Households in COVID-19 vulnerable districts bought more gold during a pandemic: IIMA study
The shift towards gold is accompanied by a shift away from other financial assets and cash, as per the IIMA working paper titled 'Gold in household portfolios during a pandemic: Evidence.
Households in India's COVID-19 vulnerable districts allocated more gold to their savings portfolio during the pandemic compared to households in other districts, as per a study conducted by the Indian Institute of Management Ahmedabad (IIMA).
The shift towards gold is accompanied by a shift away from other financial assets and cash, as per the IIMA working paper titled 'Gold in household portfolios during a pandemic: Evidence from an emerging economy'.
The study, published on IIMA's website on June 30, captured the variation in the intensity of the crisis using two main indicators: COVID-19 cases per 1,000 population, and satellite-based night-time lights intensity.
The survey covered 142 districts across 21 states.
India is the second-largest consumer of gold (in the form of jewellery) in the world and an average Indian household invests 11 per cent of its overall holdings in the precious metal, as per the study paper.
It said addressing geographical inequalities in the availability of health facilities would assuage the panic among the public and could result in a reduced flight to safe assets such as gold.
Furthermore, a better access to financial instruments and institutions can reduce the preference to hoard gold during times of crisis, it observed.
"We find evidence that the portfolio allocation of households in COVID-19 vulnerable districts (CVD), the top-third of districts by COVID-19 cases per 1,000 population, is tilted towards gold during the pandemic compared to households in other districts," the paper said.
As per the study, the share of gold in household savings portfolios in the CVD districts is significantly higher by 6.9 percentage points compared to other districts, and is accompanied by a shift away from financial asset holdings by 4.1 percentage points.
Households in CVD districts with lower prior gold holdings (defined as the share of gold in household savings in a normal period) show a more pronounced shift to gold during the pandemic, it said.
"It is likely that those households that have a lower share of savings in gold will have a higher appetite to save gold during the pandemic owing to the uncertainty caused by it," it said.
A similar shift towards gold is observed for districts that experienced the most adverse economic impact—as measured by lower night-time lights intensity—during the pandemic, the study showed.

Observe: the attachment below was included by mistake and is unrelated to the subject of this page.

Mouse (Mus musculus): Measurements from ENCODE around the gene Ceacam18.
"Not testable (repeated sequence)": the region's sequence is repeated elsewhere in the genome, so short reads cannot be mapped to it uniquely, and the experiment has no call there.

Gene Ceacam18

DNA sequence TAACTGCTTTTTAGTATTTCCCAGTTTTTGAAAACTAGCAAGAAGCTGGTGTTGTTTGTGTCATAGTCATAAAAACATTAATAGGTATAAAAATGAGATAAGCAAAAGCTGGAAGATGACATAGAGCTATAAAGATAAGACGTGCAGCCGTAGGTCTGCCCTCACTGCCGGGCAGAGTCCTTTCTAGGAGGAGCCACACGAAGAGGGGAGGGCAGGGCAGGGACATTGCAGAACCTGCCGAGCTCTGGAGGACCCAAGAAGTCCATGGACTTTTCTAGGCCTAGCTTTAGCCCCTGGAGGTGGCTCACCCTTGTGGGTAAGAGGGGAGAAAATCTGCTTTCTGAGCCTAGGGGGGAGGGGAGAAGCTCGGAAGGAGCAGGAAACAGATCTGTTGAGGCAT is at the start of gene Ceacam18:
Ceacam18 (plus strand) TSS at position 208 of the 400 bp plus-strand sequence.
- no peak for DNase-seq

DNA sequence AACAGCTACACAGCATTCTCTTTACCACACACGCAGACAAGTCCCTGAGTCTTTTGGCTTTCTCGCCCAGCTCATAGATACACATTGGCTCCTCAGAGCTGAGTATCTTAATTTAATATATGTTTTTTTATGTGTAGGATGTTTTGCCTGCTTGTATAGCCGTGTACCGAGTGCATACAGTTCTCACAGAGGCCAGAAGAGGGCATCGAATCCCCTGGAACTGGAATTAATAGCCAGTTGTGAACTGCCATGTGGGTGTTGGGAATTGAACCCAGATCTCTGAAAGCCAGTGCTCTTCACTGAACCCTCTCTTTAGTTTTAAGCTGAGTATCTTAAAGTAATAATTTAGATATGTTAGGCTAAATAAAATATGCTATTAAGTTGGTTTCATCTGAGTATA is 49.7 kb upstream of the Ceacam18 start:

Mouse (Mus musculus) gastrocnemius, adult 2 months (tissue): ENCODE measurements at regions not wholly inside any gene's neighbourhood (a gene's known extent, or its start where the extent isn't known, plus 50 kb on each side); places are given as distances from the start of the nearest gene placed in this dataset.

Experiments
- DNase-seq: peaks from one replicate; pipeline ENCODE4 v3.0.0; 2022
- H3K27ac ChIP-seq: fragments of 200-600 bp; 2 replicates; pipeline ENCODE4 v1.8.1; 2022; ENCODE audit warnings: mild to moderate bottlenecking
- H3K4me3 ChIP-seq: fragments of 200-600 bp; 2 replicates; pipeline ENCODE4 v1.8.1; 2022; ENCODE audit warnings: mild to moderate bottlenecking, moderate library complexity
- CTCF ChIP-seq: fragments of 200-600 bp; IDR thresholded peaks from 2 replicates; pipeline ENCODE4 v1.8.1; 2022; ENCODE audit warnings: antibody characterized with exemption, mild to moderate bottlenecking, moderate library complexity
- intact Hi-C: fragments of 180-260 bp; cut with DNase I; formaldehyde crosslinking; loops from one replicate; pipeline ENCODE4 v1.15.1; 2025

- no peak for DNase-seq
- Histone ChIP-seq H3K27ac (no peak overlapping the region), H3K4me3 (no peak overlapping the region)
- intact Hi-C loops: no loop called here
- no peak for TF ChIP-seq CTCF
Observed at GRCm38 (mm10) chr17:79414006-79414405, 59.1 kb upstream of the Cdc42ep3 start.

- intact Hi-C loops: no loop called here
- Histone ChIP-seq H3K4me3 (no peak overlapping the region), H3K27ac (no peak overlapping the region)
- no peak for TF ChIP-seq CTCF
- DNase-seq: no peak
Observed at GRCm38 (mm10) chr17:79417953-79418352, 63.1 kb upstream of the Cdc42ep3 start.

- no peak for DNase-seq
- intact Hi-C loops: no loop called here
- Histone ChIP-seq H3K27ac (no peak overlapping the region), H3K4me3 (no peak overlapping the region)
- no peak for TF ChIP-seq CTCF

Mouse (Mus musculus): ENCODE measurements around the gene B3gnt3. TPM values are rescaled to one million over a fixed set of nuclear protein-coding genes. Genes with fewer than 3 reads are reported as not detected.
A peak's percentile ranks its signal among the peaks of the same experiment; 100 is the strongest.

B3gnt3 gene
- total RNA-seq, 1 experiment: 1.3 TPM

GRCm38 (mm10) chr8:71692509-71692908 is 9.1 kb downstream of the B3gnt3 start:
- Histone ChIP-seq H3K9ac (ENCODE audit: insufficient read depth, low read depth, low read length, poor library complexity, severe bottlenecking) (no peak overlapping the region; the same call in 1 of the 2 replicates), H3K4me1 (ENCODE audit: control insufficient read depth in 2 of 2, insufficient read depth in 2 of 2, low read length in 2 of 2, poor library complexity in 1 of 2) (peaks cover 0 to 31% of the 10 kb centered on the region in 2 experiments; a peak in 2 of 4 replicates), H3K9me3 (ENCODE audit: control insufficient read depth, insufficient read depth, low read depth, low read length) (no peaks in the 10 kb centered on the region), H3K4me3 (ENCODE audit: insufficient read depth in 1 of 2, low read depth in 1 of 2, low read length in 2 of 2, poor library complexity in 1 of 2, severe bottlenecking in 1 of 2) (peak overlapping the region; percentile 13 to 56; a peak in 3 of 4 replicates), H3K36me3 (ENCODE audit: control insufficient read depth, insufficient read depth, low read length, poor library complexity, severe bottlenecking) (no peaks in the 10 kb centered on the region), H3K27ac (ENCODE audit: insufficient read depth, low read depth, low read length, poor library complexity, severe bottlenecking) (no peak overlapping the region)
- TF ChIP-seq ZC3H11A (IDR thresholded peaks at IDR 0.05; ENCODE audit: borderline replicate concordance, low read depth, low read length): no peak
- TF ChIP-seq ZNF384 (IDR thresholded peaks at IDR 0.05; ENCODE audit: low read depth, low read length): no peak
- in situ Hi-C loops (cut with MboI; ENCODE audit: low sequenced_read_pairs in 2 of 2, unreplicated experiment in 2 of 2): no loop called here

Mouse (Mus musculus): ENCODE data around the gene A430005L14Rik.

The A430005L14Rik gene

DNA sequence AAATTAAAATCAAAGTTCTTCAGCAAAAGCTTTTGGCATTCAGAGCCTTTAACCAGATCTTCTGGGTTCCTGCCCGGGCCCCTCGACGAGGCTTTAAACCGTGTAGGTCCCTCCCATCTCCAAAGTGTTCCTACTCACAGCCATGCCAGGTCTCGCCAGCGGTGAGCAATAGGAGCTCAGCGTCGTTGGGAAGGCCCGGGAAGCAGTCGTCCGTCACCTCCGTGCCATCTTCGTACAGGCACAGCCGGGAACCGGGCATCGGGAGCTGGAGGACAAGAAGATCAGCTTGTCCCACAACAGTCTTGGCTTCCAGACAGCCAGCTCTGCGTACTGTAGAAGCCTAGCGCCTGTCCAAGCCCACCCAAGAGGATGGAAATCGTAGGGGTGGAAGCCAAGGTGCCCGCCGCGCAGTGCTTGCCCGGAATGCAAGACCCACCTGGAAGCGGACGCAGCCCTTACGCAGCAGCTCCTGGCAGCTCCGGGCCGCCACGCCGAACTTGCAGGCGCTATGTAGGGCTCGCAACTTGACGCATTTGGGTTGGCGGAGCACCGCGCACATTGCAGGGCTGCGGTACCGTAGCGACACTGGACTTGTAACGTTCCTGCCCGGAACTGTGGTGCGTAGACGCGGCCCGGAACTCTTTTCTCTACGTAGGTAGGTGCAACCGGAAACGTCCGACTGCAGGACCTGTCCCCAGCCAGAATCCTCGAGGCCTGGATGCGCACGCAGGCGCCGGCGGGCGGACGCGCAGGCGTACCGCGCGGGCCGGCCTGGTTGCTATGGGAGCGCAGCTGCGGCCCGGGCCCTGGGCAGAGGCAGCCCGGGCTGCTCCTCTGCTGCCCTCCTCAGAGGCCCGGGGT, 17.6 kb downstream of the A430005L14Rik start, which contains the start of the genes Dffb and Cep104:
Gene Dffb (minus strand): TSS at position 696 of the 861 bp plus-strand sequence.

Such districts showed a 2.9 percentage points higher allocation to gold compared to districts that were relatively less economically impacted, as per the paper authored by Balagopal Gopalakrishnan and Sanket Mohapatra (IIMA faculty members), and Oindrila Chatterjee (associated with the India Gold Policy Centre at the IIMA).
Households in districts with greater banking access and better health infrastructure showed a smaller shift towards gold, it said.
Access to better health infrastructure moderates households' allocation to gold as superior health facilities may reduce the need for precautionary savings in safe assets, it observed.
The paper also said the households' allocation towards gold savings in CVD districts was relatively smaller for those with better access to financial institutions.
"A higher incidence of gold savings during uncertain times can have macroeconomic implications such as a widening current account deficit due to the reliance on gold imports to cater to increased demand," stated the paper.
The study relied on data based on the Household Survey of Gold Consumption—conducted by the India Gold Policy Centre (IGPC) and People Research on India's Consumer Economy (PRICE) -- during the COVID-19 period in 2020-21 financial year. The survey was carried out for 40,427 households across 160 districts in 23 states in India.
Based on the data, a sample of 21,611 households in 142 districts in 21 states was used in the estimations. To compare the changes in household gold savings, the researchers used a prior representative survey carried out by PRICE in 2015-16 financial year.
In the sample, gold constituted about 11 per cent of the savings of an average household, while financial assets accounted for approximately 65 per cent, and other assets 24 per cent of the portfolio.
Data on the number of COVID-19 cases at the district level was obtained from the Socioeconomic High-resolution Rural-Urban Geographic Platform for India (SHRUG) database by the Development Data Lab.